You couldn't call it a landslide by any means, but the 1982 election — our first major environmentalist foray into national electoral politics — produced many satisfying victories, a few disappointing losses, and a determination to do even better next time.
The Friends of the Earth Political Action Committee, to take one handy (and perhaps slightly self-congratulating) example, supported a total of 48 green candidates in 25 states. Of these, 34 — or 70% — won, and in many cases the environmental support played a big part in the victories.
The most dramatic win took place in New Mexico, where incumbent Republican Senator Harrison Schmitt was defeated by Jeff Bingaman, the state's Attorney General. Environmentalists put 1,500 volunteers into the Bingaman campaign, setting the stage for one of the biggest upsets of this election.
In other key contests, environmentalists were credited with saving Republican Senator Bob Stafford of Vermont in a tough primary, and then with helping him prevail in the general election. Stafford is a champion of clean air, and one of the few high ranking Republican members of the Senate sympathetic to environmental concerns.
The biggest disappointment occurred in California, where Governor Jerry Brown running with enthusiastic environmental backing — lost his race for the U.S. Senate.
However, Congressman Philip Burton — a San Francisco Democrat and one of the best friends environmentalists have in Washington — won what the newspapers called "the toughest race of his long career." With the help of determined environmentalist support, Burton overcame a heavily financed campaign mounted by a popular Republican state senator.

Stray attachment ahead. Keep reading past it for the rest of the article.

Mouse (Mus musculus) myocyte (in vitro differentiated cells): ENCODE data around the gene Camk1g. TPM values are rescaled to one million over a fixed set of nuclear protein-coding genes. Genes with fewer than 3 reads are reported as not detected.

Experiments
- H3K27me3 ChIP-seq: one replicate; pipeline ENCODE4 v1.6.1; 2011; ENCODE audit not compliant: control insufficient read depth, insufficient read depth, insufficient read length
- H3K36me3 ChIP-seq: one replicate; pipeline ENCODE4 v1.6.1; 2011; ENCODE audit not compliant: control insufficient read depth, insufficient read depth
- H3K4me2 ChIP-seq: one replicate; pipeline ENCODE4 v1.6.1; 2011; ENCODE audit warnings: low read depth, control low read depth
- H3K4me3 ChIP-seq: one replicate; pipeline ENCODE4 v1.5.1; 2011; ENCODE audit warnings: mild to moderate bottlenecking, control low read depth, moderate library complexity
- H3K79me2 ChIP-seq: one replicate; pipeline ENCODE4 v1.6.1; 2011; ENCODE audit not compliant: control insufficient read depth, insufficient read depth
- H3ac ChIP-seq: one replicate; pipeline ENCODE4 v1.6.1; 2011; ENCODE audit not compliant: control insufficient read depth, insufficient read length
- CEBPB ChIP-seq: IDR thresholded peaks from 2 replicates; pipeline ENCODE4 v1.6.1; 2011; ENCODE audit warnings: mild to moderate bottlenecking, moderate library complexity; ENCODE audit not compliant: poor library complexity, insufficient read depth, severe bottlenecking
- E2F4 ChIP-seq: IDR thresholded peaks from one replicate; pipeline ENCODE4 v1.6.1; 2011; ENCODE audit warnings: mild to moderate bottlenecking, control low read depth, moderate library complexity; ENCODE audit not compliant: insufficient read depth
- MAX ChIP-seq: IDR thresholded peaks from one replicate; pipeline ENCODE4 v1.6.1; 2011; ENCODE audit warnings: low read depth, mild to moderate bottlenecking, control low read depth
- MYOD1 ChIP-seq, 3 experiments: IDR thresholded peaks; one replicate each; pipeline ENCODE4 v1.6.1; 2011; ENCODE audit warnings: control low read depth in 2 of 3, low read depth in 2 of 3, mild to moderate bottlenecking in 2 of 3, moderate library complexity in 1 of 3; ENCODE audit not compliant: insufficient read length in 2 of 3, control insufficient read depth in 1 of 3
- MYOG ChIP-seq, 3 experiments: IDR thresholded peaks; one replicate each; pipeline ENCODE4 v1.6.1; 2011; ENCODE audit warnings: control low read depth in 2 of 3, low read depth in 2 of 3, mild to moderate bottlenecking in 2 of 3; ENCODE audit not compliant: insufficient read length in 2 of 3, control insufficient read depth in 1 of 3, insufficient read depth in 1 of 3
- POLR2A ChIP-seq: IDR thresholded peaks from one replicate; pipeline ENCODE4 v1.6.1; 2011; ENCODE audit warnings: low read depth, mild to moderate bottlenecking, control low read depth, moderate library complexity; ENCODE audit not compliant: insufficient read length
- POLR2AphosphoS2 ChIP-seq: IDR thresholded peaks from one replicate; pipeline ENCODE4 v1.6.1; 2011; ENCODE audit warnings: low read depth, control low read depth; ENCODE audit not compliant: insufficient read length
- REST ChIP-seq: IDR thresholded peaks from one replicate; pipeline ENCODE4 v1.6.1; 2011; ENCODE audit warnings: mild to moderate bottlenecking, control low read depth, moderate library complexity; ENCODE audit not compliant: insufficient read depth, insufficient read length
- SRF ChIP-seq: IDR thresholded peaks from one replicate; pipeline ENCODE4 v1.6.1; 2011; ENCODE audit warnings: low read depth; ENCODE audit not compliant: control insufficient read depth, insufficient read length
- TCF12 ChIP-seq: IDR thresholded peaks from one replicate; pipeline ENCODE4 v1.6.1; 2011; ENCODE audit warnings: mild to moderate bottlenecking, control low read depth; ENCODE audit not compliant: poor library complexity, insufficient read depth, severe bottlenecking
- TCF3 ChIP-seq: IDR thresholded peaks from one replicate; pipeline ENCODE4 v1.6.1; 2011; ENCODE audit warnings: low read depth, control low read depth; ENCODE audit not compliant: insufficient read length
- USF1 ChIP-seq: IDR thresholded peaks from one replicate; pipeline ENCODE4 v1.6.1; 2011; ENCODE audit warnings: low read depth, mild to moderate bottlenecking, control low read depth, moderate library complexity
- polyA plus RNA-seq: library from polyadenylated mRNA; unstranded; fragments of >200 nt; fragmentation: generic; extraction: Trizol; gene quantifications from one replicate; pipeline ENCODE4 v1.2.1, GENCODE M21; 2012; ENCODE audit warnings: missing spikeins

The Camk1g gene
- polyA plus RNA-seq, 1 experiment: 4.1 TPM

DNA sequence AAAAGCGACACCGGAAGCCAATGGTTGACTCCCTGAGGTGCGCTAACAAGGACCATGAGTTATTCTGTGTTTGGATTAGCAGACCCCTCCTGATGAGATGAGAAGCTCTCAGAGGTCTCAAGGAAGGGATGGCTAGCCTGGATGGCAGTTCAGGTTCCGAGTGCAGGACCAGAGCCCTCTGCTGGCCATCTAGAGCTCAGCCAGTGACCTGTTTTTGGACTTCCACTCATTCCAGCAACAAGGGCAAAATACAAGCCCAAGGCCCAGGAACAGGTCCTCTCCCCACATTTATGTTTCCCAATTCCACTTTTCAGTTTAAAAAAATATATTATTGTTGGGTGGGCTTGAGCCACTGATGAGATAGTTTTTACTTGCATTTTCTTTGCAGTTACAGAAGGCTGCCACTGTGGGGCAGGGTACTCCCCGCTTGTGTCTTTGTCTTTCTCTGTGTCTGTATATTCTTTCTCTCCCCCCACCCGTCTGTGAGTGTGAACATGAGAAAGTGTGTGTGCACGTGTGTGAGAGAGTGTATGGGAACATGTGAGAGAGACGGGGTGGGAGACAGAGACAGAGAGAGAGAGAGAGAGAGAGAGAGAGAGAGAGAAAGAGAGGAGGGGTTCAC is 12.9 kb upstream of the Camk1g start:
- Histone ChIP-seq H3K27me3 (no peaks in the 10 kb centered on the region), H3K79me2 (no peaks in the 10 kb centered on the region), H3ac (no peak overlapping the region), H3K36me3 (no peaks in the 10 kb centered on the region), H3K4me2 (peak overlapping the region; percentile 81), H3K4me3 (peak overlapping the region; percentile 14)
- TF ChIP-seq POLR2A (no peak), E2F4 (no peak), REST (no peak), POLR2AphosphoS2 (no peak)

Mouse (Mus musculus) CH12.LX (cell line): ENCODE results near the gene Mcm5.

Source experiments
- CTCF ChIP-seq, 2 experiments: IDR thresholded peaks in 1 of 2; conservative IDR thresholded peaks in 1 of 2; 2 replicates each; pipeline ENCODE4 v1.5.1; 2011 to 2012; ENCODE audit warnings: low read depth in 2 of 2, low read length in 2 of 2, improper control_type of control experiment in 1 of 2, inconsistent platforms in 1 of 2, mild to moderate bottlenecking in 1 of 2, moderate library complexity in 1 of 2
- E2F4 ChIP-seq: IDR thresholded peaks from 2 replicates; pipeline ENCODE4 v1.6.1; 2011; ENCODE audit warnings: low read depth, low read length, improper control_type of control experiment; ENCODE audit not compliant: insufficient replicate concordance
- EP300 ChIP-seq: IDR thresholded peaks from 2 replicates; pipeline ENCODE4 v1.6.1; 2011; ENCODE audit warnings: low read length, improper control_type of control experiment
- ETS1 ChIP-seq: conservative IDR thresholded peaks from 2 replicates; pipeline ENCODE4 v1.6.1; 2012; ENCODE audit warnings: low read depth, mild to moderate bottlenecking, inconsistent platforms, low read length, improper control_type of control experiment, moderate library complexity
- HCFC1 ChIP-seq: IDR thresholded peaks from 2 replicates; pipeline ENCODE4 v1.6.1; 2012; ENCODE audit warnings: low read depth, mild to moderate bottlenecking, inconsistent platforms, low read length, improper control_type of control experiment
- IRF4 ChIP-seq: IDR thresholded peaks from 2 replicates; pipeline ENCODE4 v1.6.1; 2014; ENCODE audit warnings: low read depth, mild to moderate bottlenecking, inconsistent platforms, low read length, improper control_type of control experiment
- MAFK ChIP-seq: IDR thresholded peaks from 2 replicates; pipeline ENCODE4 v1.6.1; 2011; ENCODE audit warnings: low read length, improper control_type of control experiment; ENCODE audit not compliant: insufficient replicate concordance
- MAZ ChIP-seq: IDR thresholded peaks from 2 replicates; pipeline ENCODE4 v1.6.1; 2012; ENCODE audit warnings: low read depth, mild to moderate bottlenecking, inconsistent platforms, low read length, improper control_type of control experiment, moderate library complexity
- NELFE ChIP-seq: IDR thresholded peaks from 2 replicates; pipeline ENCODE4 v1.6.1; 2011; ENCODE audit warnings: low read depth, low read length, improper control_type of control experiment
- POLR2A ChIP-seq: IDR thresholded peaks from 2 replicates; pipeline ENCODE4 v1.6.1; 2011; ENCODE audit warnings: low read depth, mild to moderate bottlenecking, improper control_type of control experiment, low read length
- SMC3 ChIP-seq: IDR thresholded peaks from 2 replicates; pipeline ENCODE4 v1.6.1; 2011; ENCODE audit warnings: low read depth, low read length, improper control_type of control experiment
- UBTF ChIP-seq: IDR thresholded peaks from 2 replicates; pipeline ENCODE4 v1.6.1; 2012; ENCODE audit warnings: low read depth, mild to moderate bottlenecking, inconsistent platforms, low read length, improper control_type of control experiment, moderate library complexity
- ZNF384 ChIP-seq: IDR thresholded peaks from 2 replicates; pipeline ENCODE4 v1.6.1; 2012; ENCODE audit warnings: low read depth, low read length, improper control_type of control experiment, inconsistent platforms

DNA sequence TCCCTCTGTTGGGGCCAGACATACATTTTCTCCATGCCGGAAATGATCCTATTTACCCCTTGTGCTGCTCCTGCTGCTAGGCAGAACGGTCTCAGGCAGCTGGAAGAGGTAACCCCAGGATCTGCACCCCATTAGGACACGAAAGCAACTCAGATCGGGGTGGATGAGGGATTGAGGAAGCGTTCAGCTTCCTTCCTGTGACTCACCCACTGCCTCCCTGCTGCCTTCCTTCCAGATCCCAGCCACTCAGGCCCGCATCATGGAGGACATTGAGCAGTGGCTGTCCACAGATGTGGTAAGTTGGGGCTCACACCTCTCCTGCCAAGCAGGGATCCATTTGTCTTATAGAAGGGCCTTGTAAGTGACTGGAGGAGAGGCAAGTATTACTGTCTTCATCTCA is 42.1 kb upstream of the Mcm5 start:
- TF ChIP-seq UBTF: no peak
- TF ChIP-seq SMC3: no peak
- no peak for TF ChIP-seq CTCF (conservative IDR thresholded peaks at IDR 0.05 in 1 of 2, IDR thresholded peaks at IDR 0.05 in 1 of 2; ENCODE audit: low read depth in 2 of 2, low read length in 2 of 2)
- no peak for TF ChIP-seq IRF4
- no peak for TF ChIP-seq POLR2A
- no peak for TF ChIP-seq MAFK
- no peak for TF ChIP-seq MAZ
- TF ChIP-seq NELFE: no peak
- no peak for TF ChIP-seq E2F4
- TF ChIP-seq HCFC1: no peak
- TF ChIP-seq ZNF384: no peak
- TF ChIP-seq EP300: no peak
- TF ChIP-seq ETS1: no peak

In other election news, the nuclear-freeze initiative won in eight of nine states (only Arizona defeated it), but container-deposit initiatives lost in four of five states (a bottle bill was approved in Massachusetts).
One odd note: Berkeley, California environmentalists have been battling among themselves over two seemingly good ideas. The city fathers (and mothers) are favoring a plan to burn garbage to generate electricity, which sounds fine ... especially since Berkeley's refuse currently gets dumped along the shore of San Francisco Bay. But others now claim that the "burn plant" would be wasteful of resources. It would be much better, they say, to separate the various elements of the trash to be reused as fertilizer, building material, etc. What's more, they point out that an uncontrollable conglomeration of discarded matter would be incinerated, letting lord-knows-what out into the atmosphere through the smokestack. So the "anti" faction proposed a five-year moratorium on any garbage-burning facility in Berkeley, and it passed with 60% of the vote.
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